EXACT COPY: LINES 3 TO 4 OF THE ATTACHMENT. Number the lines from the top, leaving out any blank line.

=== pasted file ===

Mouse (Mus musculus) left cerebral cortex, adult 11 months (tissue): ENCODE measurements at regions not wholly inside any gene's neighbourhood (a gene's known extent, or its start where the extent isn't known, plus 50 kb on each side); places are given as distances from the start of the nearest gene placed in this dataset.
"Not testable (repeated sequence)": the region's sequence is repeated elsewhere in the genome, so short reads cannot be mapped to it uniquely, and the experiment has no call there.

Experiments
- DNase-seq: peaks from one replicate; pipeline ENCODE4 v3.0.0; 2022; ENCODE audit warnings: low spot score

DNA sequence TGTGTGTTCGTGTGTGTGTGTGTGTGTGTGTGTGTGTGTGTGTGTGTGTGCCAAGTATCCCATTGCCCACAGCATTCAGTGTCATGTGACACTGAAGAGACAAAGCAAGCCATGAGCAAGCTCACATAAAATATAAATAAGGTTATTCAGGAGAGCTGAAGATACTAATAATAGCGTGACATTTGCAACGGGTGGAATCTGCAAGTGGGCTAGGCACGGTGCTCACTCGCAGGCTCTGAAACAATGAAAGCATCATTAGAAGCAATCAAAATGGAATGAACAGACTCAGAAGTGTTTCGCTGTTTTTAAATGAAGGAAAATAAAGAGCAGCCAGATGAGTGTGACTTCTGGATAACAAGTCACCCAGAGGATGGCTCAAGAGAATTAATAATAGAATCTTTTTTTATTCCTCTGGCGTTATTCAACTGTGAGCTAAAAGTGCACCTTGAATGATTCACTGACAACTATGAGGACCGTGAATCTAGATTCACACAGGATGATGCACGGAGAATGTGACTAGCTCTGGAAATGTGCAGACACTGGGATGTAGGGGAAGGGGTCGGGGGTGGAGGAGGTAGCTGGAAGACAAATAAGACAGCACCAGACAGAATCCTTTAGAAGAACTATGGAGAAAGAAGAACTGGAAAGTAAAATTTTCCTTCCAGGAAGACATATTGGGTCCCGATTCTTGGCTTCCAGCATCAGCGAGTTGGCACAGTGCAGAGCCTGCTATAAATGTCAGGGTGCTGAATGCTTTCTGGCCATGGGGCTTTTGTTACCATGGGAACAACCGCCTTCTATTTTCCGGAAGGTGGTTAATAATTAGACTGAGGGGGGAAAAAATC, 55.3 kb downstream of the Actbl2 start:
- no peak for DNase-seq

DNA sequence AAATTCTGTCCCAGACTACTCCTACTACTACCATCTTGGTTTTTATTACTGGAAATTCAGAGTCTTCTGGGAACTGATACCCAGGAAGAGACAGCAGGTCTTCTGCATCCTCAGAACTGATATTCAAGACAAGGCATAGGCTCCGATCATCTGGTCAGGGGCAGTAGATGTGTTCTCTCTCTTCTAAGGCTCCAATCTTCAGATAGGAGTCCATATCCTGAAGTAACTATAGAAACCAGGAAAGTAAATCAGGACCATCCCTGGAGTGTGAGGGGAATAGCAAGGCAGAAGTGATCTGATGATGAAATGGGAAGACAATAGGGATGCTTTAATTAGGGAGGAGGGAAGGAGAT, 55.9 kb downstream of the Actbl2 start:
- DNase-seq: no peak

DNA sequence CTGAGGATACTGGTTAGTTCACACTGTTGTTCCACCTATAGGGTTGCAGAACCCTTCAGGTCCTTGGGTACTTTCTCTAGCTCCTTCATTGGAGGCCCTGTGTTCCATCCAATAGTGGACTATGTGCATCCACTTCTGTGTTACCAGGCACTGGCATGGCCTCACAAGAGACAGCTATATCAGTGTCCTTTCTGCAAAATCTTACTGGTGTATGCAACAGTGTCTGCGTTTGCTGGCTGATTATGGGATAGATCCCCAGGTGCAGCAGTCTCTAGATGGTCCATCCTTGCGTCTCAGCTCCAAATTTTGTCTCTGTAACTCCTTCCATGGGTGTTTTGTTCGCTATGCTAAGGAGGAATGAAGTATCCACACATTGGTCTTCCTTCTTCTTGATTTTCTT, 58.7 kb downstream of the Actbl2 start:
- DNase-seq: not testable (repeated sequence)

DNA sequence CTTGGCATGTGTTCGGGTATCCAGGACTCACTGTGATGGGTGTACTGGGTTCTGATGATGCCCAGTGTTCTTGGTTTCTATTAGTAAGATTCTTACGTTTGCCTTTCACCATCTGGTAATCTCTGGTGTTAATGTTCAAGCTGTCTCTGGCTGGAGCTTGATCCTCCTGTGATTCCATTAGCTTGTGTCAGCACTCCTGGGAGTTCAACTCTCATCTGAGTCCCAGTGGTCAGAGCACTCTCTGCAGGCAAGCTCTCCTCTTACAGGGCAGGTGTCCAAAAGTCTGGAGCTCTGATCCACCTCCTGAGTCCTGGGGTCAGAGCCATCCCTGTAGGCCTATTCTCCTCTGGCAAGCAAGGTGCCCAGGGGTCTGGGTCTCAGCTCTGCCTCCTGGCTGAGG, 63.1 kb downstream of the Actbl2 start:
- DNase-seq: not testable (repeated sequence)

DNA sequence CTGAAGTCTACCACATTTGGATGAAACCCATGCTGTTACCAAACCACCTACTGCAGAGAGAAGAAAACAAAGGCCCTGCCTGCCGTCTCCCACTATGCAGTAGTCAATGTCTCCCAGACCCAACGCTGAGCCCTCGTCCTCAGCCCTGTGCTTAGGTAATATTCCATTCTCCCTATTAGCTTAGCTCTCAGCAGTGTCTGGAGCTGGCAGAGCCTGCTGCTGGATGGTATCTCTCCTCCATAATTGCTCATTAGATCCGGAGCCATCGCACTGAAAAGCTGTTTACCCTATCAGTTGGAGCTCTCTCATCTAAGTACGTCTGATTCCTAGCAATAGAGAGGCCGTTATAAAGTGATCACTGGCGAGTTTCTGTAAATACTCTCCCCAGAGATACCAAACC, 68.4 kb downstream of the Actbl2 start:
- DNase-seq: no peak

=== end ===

Experiments
- DNase-seq: peaks from one replicate; pipeline ENCODE4 v3.0.0; 2022; ENCODE audit warnings: low spot score